You did not take out the optional legal expenses policy when you bought the Hastings policy.  Therefore your Hastings policy has no legal cover to help litigate against the third party and their Insurers to recover your uninsured losses such as excess, car hire etc. 


So you have ended up in the situation, where the third party Insurers have decided to dispute liability and you have a choice of taking action yourself or signing up to the Principia contract being offered.


So yes if you are unhappy with the Principia arrangement, then reject this and advise Hastings that you will be acting for yourself to recover the uninsured losses from the third party. If Hastings have written off your car and paid you, ask them whether they have attempted recovery of the write off cost from the third parties insurers.


Now is time to gather any information you may not have, such as full cost of hire car. 


Have you checked whether there is CCTV of the car park available, by submitting a Data Protection SAR to car park operator ?


When you don't buy the legal cover, you suddenly realise after a claim, that you will become the expert in trying to  recover the claim values.  Insurers to save costs, no longer employ all of the staff to provide the full service they did decades ago.





We could do with some help from you.



 Have we helped you ...?         Please Donate button to the Consumer Action Group


If you want advice on your thread please PM me a link to your thread

Link to post
Share on other sites

Thanks, yes that is mostly correct barb the fact that Auxillis tell me they have not had any communication whatsoever from the 3rd party, I denial of liability, nothing. 


Funnily enough I emailed Auxillis last night for a full breakdown of the costs

Link to post
Share on other sites

Thus far no response from Auxillis, only messages from their law firm telling me to sign their T&Cs - I have emailed them to say I have not given any permission to act on my behalf as yet so am not liable for anything they have done thus far. 


I spoke with Hastings, there was a disbute of liability from the 3rd party and they refuted that some time ago. At my request, they contacted the 3rd party insurer's who said they are still investigating. Apparently they have only a few weeks left to settle or Hastings will also be starting proceedings against them, however without my involvement. 


I am seeking legal advice on how to proceed now. To my mine, agreeing to fully cooperate with Auxillis in retrieveing their costs does not extend to me having to take on a solicitor myself. I'm more than happy to provide any information ie cooperate 

Edited by symbiosis
Link to post
Share on other sites

Hi OP. 

Just as a bit of background I’ve spent several years working on the Defendant side of the credit hire fence. 

Auxillis and Principia Law have the same company directors. The companies are linked. You’ll almost certainly have to go with them under the terms of the hire agreement.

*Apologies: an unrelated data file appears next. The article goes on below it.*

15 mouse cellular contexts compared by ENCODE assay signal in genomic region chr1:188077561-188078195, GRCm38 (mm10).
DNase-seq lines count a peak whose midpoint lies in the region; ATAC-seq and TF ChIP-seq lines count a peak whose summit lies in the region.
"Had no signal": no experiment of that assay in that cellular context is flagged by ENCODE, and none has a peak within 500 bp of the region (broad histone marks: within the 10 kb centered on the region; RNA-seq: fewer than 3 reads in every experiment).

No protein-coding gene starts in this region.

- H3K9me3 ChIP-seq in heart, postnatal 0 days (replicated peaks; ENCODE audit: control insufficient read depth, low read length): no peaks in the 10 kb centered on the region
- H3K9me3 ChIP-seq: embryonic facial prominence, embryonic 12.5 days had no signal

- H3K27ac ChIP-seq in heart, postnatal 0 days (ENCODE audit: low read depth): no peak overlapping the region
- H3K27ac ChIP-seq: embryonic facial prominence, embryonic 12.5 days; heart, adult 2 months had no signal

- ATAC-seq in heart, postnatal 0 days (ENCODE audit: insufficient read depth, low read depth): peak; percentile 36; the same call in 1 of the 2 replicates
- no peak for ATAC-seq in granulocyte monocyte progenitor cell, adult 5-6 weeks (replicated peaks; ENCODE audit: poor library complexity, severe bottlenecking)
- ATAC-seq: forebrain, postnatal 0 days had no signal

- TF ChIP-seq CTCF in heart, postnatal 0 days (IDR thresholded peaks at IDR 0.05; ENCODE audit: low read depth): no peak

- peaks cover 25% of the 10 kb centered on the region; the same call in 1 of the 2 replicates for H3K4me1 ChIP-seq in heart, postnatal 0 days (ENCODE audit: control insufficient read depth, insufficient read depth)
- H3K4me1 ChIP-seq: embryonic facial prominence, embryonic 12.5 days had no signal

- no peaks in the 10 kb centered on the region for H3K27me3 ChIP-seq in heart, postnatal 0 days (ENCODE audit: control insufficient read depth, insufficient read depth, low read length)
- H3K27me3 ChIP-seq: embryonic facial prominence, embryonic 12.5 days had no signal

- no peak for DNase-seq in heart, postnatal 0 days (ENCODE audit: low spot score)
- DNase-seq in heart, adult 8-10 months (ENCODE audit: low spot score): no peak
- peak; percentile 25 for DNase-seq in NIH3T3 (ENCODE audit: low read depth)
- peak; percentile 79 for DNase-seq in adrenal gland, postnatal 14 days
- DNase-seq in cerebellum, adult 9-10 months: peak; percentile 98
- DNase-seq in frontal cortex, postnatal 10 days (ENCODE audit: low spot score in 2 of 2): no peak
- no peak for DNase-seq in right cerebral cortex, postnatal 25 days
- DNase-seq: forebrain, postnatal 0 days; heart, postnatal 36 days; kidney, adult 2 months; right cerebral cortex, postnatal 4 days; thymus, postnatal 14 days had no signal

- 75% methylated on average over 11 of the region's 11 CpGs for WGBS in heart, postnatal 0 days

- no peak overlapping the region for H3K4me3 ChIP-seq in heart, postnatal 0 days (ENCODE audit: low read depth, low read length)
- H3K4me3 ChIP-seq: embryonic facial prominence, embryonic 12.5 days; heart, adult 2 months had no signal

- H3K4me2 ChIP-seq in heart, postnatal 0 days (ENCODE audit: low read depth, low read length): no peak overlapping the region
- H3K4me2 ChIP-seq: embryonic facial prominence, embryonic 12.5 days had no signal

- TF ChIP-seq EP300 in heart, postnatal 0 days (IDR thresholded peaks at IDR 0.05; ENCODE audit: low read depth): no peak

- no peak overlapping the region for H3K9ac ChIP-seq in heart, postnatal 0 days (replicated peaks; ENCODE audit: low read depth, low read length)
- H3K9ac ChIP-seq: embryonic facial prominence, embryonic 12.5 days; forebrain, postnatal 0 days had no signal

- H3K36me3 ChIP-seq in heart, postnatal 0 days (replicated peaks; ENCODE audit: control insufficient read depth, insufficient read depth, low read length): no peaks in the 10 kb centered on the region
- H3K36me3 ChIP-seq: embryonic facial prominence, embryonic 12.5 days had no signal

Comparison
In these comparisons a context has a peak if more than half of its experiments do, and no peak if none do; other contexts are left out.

You’ve signed a credit hire agreement. You believed it was a courtesy car based on the email from Hastings.  Did you read it? I know that Auxillis get you to sign these things electronically. 

9 times out of 10 as stated above, you’ll not get as far as trial and the two sides will settle. 

In the run up, you’ll have to assist Principia as they go through the stages of litigation.  Nothing to worry about immediately. 

The point it will affect you is the disclosure and witness statement phase. They’ll likely want to see your bank statements from the time of the accident and disclose these to the other side.


They’ll also need you to sign a witness statement.  They will prepare this so read this statement very (I can’t emphasise that enough), carefully before you sign it.  Make sure it’s true. They’ll use a standard witness statement as a template which will say things like ‘Auxillis contacted you and explained it was a credit hire agreement‘ etc etc.  Don’t sign anything that’s not true.


Edit: Apologies, just read that there’s a possible liability dispute. That slightly increases the chance of this ending up at a Court hearing. 

Do you know how much the total hire charges are? Are they below £10k?

Edited by SuperVillain
  • Thanks 1
Link to post
Share on other sites

Very helpful information. Thank you.

If the OP does get one of these witness statements to sign then maybe they would be kind enough to post it up here so everybody can look – and learn.

  • Thanks 1
Link to post
Share on other sites

Apologies for the lack of replies - I've been busy in talks with Auxillis, Principa and Hastings about all of this.


I am currently awaiting the outcomes of my official complaints and will let you know what happens


SuperVillian, yes the charges are a fraction of the sum you mentioned

Link to post
Share on other sites

  • Recently Browsing   0 Caggers

    • No registered users viewing this page.

  • Have we helped you ...?

  • Create New...